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Diabetes mellitus is the name given to a group of conditions whose common hallmark is a raised blood glucose concentration (hyperglycemia) due to an absolute or relative deficiency of the pancreatic hormone insulin.
In the UK there are 1.4 million registered diabetic patients, approximately 3 % of the population. In addition, an estimated 1 million remain undiagnosed. It is a growing health problem: In 1998, the World Health Organization (WHO) predicted a doubling of the worldwide prevalence of diabetes from 150 million to 300 million by 2025.
For a very tiny minority, diabetes is a secondary feature of primary endocrine disease such as acromegaly (growth hormone excess) or Cushing’s syndrome (excess corticosteroid), and for these patients successful treatment of the primary disease cures diabetes. Most diabetic patients, however, are classified as suffering either type 1 or type 2 diabetes.
Type 1 diabetesType 1 diabetes, which accounts for around 15 % of the total diabetic population, is an autoimmune disease of the pancreas in which the insulin-producing β-cells of the pancreas are selectively destroyed, resulting in an absolute insulin deficiency.
The condition arises in genetically susceptible individuals exposed to undefined environmental insult(s) (possibly viral infection) early in life.
It usually becomes clinically evident and therefore diagnosed during late childhood, with peak incidence between 11 and 13 years of age, although the autoimmune-mediated β-cell destruction begins many years earlier.
There is currently no cure and type 1 diabetics have an absolute life-long requirement for daily insulin injections to survive.
Type 2 diabetesThis is the most common form of diabetes: around 85 % of the diabetic population has type 2 diabetes. The primary problem is not decreased insulin production but reduced ability of tissue cells to respond to normal amounts of insulin; this is termed insulin resistance.
Initially the pancreas is able to respond to insulin resistance and increase insulin production, but eventually this compensatory increase is insufficient to overcome insulin resistance and hyperglycemia, the hallmark of diabetes, intervenes.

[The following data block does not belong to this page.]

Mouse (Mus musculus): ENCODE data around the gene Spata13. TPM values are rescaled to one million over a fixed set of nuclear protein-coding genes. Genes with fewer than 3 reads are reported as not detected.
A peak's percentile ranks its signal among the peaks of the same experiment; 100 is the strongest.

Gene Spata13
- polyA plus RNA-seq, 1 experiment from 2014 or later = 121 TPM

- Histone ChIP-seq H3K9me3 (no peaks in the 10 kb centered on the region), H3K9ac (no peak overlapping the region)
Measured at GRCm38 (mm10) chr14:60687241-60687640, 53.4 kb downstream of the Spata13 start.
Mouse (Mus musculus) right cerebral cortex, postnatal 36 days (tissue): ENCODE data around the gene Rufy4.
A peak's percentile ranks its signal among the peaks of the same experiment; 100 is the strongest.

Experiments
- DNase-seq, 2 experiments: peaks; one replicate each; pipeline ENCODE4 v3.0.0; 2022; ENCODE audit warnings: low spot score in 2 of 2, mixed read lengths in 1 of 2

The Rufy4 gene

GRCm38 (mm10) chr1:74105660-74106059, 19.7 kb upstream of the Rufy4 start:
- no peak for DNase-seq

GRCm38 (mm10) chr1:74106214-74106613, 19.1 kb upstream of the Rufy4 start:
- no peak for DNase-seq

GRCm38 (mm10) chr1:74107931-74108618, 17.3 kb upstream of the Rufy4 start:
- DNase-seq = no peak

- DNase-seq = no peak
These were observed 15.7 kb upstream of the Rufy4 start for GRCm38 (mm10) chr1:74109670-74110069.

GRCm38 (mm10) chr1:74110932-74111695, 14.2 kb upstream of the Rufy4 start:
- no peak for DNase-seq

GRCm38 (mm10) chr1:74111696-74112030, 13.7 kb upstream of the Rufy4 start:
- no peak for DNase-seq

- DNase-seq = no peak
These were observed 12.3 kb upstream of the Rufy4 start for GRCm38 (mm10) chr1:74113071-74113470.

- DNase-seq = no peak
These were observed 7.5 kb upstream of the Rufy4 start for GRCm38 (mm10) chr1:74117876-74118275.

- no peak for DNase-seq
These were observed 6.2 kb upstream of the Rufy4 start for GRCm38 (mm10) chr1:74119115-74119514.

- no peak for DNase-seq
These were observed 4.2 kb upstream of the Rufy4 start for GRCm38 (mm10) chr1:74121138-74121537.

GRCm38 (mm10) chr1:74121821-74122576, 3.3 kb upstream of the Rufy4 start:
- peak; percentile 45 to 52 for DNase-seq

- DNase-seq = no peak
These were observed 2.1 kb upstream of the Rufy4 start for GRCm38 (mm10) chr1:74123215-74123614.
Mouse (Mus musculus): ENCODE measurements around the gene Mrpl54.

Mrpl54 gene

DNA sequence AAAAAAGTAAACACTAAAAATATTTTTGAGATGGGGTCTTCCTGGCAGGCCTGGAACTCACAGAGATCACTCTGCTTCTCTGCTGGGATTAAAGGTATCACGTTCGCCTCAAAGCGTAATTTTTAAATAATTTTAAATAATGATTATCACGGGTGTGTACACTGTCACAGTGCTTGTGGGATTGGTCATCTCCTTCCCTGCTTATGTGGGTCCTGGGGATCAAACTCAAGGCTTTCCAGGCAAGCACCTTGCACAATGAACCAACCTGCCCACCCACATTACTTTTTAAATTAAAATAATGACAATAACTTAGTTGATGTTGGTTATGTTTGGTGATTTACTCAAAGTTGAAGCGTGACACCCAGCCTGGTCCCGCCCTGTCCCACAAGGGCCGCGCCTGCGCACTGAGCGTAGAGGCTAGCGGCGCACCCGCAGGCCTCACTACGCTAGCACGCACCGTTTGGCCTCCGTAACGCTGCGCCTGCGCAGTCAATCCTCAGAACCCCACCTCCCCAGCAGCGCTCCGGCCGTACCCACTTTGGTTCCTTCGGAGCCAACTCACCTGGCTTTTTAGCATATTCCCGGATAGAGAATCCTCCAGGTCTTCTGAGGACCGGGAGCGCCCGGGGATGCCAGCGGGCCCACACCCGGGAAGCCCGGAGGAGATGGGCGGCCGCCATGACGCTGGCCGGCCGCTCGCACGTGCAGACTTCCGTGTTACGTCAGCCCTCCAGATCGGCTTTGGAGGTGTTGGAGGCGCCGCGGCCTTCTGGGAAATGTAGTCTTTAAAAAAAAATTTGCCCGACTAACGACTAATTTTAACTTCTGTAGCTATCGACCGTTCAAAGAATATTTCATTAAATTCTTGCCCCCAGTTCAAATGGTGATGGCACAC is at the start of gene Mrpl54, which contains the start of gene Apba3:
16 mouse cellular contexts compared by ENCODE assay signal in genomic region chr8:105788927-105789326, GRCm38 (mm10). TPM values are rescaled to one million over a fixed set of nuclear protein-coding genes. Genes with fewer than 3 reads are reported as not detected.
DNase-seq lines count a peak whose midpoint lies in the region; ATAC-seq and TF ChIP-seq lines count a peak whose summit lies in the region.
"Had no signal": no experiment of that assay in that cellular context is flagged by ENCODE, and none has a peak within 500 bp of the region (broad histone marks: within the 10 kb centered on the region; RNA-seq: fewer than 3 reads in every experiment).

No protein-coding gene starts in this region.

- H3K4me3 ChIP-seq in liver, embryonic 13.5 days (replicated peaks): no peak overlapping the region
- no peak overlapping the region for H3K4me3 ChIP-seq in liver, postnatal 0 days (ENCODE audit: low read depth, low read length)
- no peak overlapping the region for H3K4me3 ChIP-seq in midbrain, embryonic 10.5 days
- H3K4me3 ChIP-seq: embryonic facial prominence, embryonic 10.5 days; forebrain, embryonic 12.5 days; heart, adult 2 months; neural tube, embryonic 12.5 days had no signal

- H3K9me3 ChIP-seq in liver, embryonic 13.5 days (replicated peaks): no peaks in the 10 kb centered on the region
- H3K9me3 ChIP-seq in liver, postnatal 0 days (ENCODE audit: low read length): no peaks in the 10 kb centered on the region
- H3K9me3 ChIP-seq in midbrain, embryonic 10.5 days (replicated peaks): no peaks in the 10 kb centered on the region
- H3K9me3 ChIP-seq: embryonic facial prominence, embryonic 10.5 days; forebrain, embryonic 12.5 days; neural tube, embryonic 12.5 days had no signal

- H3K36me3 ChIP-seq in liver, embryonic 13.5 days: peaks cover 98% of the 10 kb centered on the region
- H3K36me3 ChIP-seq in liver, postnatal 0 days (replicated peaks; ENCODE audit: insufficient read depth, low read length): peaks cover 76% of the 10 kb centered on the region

In the long term, reduced insulin production by the pancreas is a contributory factor. There is a family history of diabetes among most patients diagnosed with type 2 diabetes, highlighting a strong genetic component in the etiology of the condition.
Obesity and lack of physical exercise are significant predisposing environmental factors. Type 2 diabetes is predominantly an adult disease, usually presenting in middle or old age.
In recent years, however, with the rise in childhood obesity there are increasing reports of type 2 diabetes being diagnosed during childhood. Treatment of type 2 diabetes is based initially on dietary advice with the twin aims of carbohydrate restriction and weight reduction.
Drugs which lower blood glucose (oral hypoglycemics) may also be necessary. In a minority of cases regular insulin injections may in the long term be prescribed if dietary adjustment and oral hypoglycemic therapy fail to normalize blood glucose concentration sufficiently.
Diabetic ketoacidosis – an acute complication of diabetes
The chronic long-term complications of prolonged hyperglycemia, which occur among diabetics who remain undiagnosed or among diagnosed patients whose therapy fails to adequately control blood glucose concentration, include diabetic retinopathy (eye disease, which can result in blindness), diabetic nephropathy (kidney disease) and diabetic neuropathy (loss of peripheral nerve function).
In addition, diabetics are at increased risk of cardiovascular disease.
Diabetic ketoacidosis (DKA), by contrast, is an acute complication of diabetes which evolves over a period of less than 24 hours and results directly from insulin deficiency. It is a medical emergency.
A recent survey revealed that 9 % of type 1 diabetics suffered an episode of DKA at least once during the previous 12 months. Before the advent of insulin therapy in the 1920s, premature death due to DKA was the fate of the majority of diabetics.
Although now thankfully rare, deaths due to DKA continue to occur, most often among young children and the elderly.
Overall mortality due to DKA is between 2 and 5 % in countries like the UK, where emergency medical care is readily available.